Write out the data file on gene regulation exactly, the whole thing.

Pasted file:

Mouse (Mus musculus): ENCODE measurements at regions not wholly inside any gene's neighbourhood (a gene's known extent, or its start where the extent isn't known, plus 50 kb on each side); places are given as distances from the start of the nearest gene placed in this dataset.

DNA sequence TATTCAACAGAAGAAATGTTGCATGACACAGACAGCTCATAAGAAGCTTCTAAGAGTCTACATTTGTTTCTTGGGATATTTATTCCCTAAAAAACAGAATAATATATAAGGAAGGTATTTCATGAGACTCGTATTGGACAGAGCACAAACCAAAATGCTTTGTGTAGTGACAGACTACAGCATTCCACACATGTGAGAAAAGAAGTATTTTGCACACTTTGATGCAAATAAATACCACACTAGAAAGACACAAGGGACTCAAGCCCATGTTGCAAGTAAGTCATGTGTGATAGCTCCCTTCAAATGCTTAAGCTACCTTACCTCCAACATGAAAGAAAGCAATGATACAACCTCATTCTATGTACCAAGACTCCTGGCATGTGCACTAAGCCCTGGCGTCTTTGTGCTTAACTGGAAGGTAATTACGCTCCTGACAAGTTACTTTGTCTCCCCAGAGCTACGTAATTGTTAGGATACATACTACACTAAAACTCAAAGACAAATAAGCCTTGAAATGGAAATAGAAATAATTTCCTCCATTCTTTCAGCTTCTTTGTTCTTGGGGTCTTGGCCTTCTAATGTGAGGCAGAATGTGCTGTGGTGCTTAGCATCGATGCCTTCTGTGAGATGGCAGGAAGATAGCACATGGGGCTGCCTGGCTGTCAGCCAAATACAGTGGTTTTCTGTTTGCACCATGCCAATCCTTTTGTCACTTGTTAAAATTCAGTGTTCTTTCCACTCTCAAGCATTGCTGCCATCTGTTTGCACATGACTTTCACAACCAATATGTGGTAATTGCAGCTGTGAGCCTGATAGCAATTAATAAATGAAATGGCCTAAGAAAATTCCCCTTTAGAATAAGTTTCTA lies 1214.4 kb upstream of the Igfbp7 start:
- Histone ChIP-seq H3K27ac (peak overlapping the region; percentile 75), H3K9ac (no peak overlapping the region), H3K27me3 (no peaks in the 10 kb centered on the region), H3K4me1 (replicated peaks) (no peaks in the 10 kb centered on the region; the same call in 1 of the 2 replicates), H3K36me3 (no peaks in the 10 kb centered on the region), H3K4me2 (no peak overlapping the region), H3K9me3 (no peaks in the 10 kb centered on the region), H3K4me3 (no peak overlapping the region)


Mouse (Mus musculus): ENCODE measurements at regions not wholly inside any gene's neighbourhood (a gene's known extent, or its start where the extent isn't known, plus 50 kb on each side); places are given as distances from the start of the nearest gene placed in this dataset.

DNA sequence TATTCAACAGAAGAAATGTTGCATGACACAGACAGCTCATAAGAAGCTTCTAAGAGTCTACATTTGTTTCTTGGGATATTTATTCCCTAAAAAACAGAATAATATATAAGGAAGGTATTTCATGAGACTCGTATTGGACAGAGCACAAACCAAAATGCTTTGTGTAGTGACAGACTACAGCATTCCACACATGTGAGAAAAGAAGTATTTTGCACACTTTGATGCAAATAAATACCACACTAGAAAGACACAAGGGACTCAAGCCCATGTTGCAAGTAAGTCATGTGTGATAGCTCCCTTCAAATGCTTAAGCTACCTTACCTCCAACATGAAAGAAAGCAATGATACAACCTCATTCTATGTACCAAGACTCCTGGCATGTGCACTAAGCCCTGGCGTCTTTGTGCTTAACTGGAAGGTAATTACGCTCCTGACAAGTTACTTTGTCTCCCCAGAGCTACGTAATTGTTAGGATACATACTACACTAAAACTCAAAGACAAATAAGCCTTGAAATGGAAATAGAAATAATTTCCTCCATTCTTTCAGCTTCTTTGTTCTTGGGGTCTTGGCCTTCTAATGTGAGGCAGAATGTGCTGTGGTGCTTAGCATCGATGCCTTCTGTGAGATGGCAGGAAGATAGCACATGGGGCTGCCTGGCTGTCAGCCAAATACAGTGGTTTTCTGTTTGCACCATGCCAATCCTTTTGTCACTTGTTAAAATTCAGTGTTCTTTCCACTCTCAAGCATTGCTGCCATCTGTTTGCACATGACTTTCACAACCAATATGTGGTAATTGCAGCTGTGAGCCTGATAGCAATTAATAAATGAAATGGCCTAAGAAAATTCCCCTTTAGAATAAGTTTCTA lies 1214.4 kb upstream of the Igfbp7 start:
- Histone ChIP-seq H3K27ac (peak overlapping the region; percentile 75), H3K9ac (no peak overlapping the region), H3K27me3 (no peaks in the 10 kb centered on the region), H3K4me1 (replicated peaks) (no peaks in the 10 kb centered on the region; the same call in 1 of the 2 replicates), H3K36me3 (no peaks in the 10 kb centered on the region), H3K4me2 (no peak overlapping the region), H3K9me3 (no peaks in the 10 kb centered on the region), H3K4me3 (no peak overlapping the region)